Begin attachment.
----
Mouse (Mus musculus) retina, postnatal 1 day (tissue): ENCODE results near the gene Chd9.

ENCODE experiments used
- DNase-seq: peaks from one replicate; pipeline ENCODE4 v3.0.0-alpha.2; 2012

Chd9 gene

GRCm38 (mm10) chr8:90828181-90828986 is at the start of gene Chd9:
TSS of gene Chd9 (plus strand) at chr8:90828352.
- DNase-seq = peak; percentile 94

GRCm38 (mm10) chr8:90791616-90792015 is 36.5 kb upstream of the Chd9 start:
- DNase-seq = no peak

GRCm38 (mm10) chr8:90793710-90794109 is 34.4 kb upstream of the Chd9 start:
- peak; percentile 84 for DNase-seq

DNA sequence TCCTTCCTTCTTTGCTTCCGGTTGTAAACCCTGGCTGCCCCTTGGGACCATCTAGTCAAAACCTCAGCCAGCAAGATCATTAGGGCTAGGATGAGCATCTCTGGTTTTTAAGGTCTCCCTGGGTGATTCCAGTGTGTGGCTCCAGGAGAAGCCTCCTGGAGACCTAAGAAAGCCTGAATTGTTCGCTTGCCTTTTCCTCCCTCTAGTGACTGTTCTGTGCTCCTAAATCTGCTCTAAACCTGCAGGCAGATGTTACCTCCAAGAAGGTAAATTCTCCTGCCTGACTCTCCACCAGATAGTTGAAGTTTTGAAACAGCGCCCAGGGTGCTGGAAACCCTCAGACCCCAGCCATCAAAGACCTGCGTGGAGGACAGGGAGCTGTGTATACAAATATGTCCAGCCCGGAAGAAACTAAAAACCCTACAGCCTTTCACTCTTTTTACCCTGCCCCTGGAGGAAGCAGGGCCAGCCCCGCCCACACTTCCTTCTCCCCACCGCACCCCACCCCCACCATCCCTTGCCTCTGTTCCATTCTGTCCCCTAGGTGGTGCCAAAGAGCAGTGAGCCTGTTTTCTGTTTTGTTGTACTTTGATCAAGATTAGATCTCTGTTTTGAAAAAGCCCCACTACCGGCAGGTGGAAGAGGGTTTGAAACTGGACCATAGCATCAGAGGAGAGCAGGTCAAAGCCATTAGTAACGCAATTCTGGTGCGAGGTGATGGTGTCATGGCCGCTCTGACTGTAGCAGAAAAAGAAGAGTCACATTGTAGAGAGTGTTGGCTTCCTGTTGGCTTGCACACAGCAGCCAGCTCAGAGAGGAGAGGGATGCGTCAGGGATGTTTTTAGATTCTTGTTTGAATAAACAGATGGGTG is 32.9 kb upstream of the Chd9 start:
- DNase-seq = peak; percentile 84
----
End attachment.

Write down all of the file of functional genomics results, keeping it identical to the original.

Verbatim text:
Mouse (Mus musculus) retina, postnatal 1 day (tissue): ENCODE results near the gene Chd9.

ENCODE experiments used
- DNase-seq: peaks from one replicate; pipeline ENCODE4 v3.0.0-alpha.2; 2012

Chd9 gene

GRCm38 (mm10) chr8:90828181-90828986 is at the start of gene Chd9:
TSS of gene Chd9 (plus strand) at chr8:90828352.
- DNase-seq = peak; percentile 94

GRCm38 (mm10) chr8:90791616-90792015 is 36.5 kb upstream of the Chd9 start:
- DNase-seq = no peak

GRCm38 (mm10) chr8:90793710-90794109 is 34.4 kb upstream of the Chd9 start:
- peak; percentile 84 for DNase-seq

DNA sequence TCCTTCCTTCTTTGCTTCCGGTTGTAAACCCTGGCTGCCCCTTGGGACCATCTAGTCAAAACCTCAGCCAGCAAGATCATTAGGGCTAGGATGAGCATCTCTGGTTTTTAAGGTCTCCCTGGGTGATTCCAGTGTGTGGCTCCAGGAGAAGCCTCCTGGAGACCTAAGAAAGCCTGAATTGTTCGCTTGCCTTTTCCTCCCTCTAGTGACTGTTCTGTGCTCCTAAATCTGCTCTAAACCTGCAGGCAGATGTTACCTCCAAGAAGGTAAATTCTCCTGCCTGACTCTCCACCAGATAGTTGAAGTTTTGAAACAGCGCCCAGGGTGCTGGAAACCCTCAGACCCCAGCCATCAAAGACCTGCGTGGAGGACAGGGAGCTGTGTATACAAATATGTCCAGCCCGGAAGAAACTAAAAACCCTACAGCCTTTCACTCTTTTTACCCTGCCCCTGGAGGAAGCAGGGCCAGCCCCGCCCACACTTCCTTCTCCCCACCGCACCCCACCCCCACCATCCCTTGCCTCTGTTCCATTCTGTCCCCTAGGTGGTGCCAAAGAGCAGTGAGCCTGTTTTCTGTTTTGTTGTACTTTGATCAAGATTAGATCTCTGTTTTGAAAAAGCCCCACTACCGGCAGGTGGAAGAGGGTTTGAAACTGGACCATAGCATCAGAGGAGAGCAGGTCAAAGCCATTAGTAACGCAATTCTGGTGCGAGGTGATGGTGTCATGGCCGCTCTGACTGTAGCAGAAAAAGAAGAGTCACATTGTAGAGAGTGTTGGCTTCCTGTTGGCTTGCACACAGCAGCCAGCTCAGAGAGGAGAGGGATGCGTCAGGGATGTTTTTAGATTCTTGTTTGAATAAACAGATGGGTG is 32.9 kb upstream of the Chd9 start:
- DNase-seq = peak; percentile 84